LIVING AS APPRENTICES
I’ve been a homebody for weeks now – vacation time and now two feet of snow and the “polar vortex” – which we are calling the frigid air that has covered much of the United States – have given me the excuse to live a gentler and slower life.
This time of quieted activity has caused me to think about the rhythms and rituals of life. I find that I have developed a way of living through a day that was impossible when I was rushing to get to work, rushing around at work, and rushing home so I could be there for two hours before I had to rush back to work. I love my job. But at 71, I’ve discovered I love this more: rising slowly, sitting longer, thinking harder, learning deeper. I’m enjoying patterns of activity and rest, doing and reflecting, being silent and communicating, stepping into the life around me and stepping back out when I want to, planning and floating.
We talk a lot about hurry sickness, multi-tasking and omni-tasking, and the tyranny of the urgent. I think I have learned how to diagnose those illnesses. When we are unable to create or follow rhythms and rituals in our minutes and days, we are probably chronically ill and on the way to the death of the soul.
We also need to pay attention to the rhythms of the seasons in our lives. I can tell how much my spirit longs to listen to the rhythms of the seasons when I yearn to re-read books like the Gladys Hasty Carroll classic As the Earth Turns and Robert Morgan’s modern Gap Creek classics (Gap Creek and The Road to Gap Creek) which chronicle life in a world where winter, spring, summer and fall were the “bells” that had to be answered.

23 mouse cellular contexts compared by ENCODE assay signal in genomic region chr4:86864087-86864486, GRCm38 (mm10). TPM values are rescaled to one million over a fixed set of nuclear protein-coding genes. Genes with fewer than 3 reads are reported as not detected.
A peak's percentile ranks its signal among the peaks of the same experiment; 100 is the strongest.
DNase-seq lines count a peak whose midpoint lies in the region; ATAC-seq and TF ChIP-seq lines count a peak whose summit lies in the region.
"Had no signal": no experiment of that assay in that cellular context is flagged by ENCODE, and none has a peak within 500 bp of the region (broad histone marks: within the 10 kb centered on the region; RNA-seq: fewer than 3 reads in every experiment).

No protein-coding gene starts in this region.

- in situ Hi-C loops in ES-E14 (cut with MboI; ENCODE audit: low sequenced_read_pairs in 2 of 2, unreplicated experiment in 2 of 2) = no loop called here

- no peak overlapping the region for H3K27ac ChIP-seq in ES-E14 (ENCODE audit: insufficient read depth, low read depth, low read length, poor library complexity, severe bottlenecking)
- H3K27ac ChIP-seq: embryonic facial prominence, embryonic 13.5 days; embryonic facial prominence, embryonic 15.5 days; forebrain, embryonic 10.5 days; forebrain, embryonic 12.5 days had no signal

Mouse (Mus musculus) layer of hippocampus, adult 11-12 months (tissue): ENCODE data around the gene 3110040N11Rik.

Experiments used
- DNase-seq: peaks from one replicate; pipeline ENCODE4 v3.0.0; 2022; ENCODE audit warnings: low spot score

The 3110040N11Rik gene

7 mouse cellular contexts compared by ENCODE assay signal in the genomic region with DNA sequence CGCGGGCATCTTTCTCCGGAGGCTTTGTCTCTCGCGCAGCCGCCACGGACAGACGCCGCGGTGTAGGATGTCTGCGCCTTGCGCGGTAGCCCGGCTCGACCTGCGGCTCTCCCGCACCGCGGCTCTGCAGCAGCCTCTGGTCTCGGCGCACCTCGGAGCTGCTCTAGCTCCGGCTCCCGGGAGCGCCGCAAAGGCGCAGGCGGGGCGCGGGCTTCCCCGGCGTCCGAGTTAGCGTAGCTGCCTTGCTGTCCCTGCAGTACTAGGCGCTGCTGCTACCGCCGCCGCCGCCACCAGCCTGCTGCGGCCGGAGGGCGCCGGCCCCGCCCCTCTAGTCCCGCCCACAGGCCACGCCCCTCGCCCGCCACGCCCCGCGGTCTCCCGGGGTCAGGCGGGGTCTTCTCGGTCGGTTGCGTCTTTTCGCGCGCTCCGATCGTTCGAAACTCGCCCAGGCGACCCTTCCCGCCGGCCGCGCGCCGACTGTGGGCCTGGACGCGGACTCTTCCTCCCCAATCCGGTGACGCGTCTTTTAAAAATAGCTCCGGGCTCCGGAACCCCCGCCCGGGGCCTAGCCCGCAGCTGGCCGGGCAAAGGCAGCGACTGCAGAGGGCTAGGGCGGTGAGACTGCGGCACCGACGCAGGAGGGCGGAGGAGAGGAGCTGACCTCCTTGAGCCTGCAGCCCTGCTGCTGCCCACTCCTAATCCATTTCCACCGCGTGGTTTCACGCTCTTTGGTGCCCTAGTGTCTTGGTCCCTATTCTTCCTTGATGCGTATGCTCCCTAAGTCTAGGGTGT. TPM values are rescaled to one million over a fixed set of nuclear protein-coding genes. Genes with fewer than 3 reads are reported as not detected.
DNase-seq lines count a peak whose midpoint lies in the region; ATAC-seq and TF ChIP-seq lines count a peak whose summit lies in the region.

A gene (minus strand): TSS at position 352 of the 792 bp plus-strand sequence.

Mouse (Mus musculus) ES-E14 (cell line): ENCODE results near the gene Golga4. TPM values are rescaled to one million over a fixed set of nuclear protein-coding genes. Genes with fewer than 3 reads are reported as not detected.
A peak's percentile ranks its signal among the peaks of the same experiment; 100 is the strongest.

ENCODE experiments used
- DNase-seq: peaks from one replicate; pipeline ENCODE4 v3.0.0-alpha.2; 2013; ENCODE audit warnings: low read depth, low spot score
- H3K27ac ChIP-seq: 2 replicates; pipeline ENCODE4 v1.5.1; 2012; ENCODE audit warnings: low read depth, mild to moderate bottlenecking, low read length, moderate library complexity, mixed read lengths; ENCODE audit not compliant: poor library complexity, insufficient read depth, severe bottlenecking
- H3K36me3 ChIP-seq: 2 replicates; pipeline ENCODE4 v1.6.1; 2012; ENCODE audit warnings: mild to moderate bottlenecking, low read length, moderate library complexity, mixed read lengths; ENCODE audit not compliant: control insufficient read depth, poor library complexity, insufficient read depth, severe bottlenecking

We have seasons in our spiritual lives as well. I first learned about that in Adele Ahlberg Calhoun’s Spiritual Disciplines Handbook. In a fascinating appendix to that book, Calhoun describes the seasons of our lives and how to minister to our spiritual formation during each season.
Ignatius of Loyola taught me about times of consolation and desolation – seasons of joy or drought in our relationship with God. I learned that life is made up of both kinds of experiences and that we can’t choose when we move in or out of them. We can only learn to appreciate the rich times and to walk through the desert times, knowing that God is present at all times.
This morning Howard Thurman reminded me of another season, fallow time. Here is what he teaches:
“There is a fallow time for the spirit when the soil is barren…. Face it! Then resolutely dig out dead roots, clear the ground, … work out new designs by dreaming daring dreams and great and creative planning. The time is not wasted. The time of fallowness is a time of rest and restoration, of filling up and replenishing. It is the moment when the meaning of all things can be searched out, tracked down, and made to yield the secret of living. Thank God for the fallow time! ” From Deep is the Hunger
There are times when our spirits need special tune-ups, but we also need to daily nurture the rhythms and rituals to keep our spirits alive.